Standardized Patient-Narrated Web-Based Learning Modules Improve Students’ Communication Skills on a High-stakes Clinical Skills Examination
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Use of web-based standardized patient (SP) modules is associated with improved medical student history-taking and physical examination skills on clinical performance examinations (CPX), but a benefit for communication skills has not been shown.
We describe an innovative web-based SP module using detailed SP and faculty commentary to teach communication skills.
A public medical school in 2008–2009.
Fourth-year medical students.
A 90-minute web-based module with three simulated clinical encounters was narrated by an expert clinician and SP to explain expected history-taking, physical examination, and communication skills behaviors. All 147 students were encouraged to review the module one month before the CPX.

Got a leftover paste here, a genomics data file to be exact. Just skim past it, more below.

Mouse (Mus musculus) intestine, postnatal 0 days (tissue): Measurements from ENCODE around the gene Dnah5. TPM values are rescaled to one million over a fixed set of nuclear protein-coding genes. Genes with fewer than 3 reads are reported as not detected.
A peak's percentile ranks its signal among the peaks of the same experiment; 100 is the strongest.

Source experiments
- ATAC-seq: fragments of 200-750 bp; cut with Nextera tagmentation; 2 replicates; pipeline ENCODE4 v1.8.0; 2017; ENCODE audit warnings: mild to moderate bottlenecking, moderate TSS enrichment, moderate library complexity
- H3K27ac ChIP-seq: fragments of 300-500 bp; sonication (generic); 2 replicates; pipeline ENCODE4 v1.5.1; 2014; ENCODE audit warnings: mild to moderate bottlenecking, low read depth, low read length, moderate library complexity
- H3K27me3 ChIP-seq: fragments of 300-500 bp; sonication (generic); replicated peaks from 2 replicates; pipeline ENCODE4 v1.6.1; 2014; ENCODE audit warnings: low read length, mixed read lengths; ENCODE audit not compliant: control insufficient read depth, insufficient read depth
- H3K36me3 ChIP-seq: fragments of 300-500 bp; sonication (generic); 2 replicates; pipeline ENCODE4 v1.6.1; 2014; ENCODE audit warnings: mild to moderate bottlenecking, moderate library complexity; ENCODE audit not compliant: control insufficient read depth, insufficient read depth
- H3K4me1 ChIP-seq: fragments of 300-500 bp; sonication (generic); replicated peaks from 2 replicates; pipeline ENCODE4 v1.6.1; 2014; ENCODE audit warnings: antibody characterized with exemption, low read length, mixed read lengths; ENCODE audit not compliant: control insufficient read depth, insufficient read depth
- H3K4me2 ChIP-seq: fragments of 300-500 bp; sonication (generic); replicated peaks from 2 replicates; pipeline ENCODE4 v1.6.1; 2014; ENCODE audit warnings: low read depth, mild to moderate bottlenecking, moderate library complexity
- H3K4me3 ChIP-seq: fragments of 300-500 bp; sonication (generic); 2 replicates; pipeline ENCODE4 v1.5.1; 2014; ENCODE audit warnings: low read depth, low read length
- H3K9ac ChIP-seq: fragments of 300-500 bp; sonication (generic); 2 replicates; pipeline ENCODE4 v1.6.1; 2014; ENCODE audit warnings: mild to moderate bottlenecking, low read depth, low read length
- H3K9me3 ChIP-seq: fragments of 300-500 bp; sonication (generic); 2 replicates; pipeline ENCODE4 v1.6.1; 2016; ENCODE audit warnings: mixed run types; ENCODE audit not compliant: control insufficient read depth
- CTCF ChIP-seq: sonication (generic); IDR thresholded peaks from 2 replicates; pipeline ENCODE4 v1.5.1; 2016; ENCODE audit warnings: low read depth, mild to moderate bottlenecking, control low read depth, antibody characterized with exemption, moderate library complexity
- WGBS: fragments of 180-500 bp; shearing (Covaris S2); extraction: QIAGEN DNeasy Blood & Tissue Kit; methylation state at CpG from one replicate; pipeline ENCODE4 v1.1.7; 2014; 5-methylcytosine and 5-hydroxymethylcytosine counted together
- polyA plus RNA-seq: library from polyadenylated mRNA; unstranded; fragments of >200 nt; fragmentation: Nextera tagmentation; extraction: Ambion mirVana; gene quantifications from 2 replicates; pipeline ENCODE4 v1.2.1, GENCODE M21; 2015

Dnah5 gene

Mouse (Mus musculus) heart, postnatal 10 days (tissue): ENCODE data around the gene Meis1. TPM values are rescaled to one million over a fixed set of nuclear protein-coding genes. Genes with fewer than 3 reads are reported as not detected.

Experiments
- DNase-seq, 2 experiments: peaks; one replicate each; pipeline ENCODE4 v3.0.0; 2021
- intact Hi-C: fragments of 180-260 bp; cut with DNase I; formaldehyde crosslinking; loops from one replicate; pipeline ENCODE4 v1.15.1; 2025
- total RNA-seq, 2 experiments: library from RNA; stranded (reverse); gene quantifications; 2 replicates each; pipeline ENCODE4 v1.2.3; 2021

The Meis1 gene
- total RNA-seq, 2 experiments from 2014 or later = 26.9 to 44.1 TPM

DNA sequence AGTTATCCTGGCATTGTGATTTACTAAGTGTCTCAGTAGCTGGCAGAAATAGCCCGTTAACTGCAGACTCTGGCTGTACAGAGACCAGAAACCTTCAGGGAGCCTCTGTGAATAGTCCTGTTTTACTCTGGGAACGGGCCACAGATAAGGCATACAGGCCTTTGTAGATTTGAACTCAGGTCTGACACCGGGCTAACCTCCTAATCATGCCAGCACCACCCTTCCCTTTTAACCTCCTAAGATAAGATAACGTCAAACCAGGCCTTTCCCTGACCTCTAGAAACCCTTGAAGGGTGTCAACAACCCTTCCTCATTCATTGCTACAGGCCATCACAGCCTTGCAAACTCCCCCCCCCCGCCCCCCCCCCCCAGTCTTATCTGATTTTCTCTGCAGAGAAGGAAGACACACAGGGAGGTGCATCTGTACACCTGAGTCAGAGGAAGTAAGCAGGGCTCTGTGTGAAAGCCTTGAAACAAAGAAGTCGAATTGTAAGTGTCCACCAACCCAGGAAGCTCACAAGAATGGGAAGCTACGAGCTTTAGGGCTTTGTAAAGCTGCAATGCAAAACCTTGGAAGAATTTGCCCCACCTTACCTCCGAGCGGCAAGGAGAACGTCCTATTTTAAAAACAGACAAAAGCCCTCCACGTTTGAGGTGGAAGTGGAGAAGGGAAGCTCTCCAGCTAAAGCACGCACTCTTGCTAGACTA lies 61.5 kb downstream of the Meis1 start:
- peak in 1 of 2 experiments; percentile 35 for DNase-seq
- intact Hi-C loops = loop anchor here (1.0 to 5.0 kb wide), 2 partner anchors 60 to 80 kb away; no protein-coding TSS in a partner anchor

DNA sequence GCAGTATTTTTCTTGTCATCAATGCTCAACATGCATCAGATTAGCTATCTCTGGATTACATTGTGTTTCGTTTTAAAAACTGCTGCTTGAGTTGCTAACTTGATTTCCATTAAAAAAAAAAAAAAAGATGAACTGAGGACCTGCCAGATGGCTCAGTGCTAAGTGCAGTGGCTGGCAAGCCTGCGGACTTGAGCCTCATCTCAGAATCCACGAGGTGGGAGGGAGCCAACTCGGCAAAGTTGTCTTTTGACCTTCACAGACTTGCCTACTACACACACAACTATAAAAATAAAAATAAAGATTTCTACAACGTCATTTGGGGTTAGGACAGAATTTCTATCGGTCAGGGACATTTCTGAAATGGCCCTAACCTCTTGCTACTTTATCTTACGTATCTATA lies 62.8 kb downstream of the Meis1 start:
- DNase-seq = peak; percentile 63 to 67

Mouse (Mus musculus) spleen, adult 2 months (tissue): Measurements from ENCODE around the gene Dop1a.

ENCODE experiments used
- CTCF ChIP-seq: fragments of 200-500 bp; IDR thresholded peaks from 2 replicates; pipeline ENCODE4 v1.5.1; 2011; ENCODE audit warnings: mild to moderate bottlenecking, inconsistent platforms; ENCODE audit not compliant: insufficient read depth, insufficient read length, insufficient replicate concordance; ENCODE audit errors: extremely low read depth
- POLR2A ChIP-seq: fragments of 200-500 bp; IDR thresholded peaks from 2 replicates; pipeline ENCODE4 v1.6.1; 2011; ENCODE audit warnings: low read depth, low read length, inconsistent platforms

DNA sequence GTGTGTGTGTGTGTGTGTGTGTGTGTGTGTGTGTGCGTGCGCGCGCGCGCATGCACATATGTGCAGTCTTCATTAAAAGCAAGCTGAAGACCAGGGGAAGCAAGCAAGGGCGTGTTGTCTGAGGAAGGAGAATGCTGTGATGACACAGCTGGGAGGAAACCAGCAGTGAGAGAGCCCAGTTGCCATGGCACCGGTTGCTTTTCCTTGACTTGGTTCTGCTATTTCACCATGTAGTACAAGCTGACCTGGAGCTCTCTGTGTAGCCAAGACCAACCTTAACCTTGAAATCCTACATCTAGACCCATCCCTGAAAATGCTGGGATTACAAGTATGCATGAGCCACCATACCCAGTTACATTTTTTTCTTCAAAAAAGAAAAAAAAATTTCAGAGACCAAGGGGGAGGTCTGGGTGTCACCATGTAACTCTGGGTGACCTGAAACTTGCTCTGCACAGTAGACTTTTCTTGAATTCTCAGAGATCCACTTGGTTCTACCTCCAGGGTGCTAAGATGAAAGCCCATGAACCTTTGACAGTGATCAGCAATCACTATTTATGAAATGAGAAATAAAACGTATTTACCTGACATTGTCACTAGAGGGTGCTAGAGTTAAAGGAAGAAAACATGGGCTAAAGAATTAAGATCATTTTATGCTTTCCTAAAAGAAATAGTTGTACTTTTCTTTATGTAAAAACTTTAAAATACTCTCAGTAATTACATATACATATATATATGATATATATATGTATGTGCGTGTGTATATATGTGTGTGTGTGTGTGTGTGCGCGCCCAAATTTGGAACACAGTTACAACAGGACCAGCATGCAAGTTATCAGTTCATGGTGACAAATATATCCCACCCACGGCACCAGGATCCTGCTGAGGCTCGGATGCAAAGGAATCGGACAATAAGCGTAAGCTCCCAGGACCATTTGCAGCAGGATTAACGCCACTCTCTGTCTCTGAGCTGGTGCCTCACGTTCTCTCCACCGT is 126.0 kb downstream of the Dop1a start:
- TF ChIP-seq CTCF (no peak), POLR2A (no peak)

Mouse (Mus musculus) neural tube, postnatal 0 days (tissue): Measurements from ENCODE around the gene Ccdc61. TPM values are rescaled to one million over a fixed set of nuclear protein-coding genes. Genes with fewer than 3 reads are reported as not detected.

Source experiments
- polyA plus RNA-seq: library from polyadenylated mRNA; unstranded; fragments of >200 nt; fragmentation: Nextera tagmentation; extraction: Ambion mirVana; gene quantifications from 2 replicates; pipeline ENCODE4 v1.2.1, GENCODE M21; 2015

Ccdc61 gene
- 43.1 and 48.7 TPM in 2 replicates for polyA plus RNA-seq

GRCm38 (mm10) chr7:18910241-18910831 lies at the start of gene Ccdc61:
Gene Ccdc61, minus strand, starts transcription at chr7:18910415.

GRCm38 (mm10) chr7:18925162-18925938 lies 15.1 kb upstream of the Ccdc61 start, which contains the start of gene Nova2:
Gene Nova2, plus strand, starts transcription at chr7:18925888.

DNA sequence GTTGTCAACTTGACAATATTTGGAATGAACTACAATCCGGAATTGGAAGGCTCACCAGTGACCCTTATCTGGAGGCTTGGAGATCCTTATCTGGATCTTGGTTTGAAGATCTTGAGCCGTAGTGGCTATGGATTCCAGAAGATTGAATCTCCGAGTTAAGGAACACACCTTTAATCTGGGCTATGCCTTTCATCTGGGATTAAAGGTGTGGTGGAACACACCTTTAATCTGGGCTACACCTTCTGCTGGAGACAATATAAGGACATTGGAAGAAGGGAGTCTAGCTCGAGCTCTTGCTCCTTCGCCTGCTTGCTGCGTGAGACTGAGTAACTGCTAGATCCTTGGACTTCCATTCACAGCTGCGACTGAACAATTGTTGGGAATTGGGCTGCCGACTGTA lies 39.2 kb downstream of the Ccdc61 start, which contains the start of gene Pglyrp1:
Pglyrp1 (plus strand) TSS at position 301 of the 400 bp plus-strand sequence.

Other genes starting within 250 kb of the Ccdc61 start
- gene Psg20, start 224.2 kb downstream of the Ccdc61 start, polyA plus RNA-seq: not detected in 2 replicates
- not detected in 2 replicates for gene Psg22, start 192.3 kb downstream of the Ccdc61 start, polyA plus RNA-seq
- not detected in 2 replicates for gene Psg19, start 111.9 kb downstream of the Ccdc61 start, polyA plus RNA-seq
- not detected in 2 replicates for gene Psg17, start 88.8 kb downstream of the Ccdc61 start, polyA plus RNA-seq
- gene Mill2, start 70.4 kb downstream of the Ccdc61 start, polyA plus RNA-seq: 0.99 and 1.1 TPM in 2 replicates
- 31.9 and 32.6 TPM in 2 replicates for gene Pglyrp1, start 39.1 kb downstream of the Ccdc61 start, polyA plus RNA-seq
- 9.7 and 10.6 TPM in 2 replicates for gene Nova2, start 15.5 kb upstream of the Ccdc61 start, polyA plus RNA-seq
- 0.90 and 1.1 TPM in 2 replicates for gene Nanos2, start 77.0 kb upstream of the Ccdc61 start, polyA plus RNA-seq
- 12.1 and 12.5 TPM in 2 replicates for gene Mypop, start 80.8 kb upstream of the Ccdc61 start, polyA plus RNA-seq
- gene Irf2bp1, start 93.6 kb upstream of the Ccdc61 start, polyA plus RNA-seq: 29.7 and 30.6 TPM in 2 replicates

One hundred and six students (72%) viewed the web-based module. Students who watched the module performed significantly higher on the CPX communication score (+2.67%, p < 0.01) and overall score (+2.12%, p = 0.03), even after controlling for USMLE Step 1 and clerkship summary ratings. Use of the module did not significantly affect history/physical examination scores (+1.89%, p = 0.12).
Students who watched an optional web-based SP module prior to the CPX performed higher than those who did not on communication skills. The web-based module appears to be an effective CPX preparatory activity to enhance communication performance.
KEY WORDSmedical education clinical skills standardized patient communication